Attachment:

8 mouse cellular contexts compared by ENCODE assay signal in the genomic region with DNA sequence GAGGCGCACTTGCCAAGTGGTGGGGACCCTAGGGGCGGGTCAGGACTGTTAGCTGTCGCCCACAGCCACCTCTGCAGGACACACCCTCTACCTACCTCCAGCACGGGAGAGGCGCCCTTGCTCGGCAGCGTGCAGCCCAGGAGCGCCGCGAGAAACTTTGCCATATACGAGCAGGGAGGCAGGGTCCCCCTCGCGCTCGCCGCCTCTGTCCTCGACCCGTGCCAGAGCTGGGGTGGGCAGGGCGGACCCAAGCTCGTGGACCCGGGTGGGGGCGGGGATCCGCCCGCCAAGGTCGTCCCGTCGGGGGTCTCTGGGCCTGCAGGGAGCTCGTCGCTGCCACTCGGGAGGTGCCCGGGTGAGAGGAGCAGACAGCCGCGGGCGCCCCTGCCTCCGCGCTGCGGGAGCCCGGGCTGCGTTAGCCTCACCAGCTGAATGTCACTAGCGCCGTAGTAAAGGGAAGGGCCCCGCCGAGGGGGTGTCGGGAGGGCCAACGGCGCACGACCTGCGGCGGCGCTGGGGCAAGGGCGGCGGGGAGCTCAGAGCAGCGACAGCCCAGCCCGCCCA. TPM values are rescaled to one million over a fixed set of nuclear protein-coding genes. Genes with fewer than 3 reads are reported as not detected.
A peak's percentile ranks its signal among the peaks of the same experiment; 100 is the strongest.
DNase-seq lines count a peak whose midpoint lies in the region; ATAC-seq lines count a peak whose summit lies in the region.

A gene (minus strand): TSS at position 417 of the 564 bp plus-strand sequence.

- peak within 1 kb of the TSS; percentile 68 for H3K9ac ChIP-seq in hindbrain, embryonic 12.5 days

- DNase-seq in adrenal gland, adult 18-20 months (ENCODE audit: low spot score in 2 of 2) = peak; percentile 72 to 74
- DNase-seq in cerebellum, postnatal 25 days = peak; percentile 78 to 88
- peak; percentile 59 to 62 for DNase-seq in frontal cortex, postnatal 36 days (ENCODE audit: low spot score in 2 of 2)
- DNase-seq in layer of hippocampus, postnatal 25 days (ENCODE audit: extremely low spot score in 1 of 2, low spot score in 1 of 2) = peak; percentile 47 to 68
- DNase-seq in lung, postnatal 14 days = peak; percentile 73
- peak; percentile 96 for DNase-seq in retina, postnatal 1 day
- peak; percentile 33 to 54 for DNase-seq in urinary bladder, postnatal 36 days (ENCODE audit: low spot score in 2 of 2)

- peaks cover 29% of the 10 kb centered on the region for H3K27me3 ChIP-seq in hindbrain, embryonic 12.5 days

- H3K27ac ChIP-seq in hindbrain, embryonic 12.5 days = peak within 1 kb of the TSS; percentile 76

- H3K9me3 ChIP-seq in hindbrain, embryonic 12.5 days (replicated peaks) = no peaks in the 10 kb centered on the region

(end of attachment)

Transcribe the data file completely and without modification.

8 mouse cellular contexts compared by ENCODE assay signal in the genomic region with DNA sequence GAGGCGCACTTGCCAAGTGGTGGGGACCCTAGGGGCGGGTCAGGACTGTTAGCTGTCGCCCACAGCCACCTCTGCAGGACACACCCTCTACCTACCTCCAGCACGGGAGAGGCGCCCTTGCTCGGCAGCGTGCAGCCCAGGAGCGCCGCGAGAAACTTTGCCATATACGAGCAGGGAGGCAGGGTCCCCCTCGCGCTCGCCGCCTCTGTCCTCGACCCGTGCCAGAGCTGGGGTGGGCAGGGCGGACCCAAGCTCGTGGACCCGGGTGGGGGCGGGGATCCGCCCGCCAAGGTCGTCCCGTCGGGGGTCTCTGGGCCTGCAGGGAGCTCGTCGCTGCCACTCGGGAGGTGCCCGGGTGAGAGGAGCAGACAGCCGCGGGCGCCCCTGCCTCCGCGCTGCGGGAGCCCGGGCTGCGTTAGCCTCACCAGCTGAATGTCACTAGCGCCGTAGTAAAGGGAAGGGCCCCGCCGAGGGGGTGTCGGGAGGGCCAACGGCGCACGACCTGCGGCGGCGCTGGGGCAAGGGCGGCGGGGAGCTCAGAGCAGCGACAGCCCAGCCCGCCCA. TPM values are rescaled to one million over a fixed set of nuclear protein-coding genes. Genes with fewer than 3 reads are reported as not detected.
A peak's percentile ranks its signal among the peaks of the same experiment; 100 is the strongest.
DNase-seq lines count a peak whose midpoint lies in the region; ATAC-seq lines count a peak whose summit lies in the region.

A gene (minus strand): TSS at position 417 of the 564 bp plus-strand sequence.

- peak within 1 kb of the TSS; percentile 68 for H3K9ac ChIP-seq in hindbrain, embryonic 12.5 days

- DNase-seq in adrenal gland, adult 18-20 months (ENCODE audit: low spot score in 2 of 2) = peak; percentile 72 to 74
- DNase-seq in cerebellum, postnatal 25 days = peak; percentile 78 to 88
- peak; percentile 59 to 62 for DNase-seq in frontal cortex, postnatal 36 days (ENCODE audit: low spot score in 2 of 2)
- DNase-seq in layer of hippocampus, postnatal 25 days (ENCODE audit: extremely low spot score in 1 of 2, low spot score in 1 of 2) = peak; percentile 47 to 68
- DNase-seq in lung, postnatal 14 days = peak; percentile 73
- peak; percentile 96 for DNase-seq in retina, postnatal 1 day
- peak; percentile 33 to 54 for DNase-seq in urinary bladder, postnatal 36 days (ENCODE audit: low spot score in 2 of 2)

- peaks cover 29% of the 10 kb centered on the region for H3K27me3 ChIP-seq in hindbrain, embryonic 12.5 days

- H3K27ac ChIP-seq in hindbrain, embryonic 12.5 days = peak within 1 kb of the TSS; percentile 76

- H3K9me3 ChIP-seq in hindbrain, embryonic 12.5 days (replicated peaks) = no peaks in the 10 kb centered on the region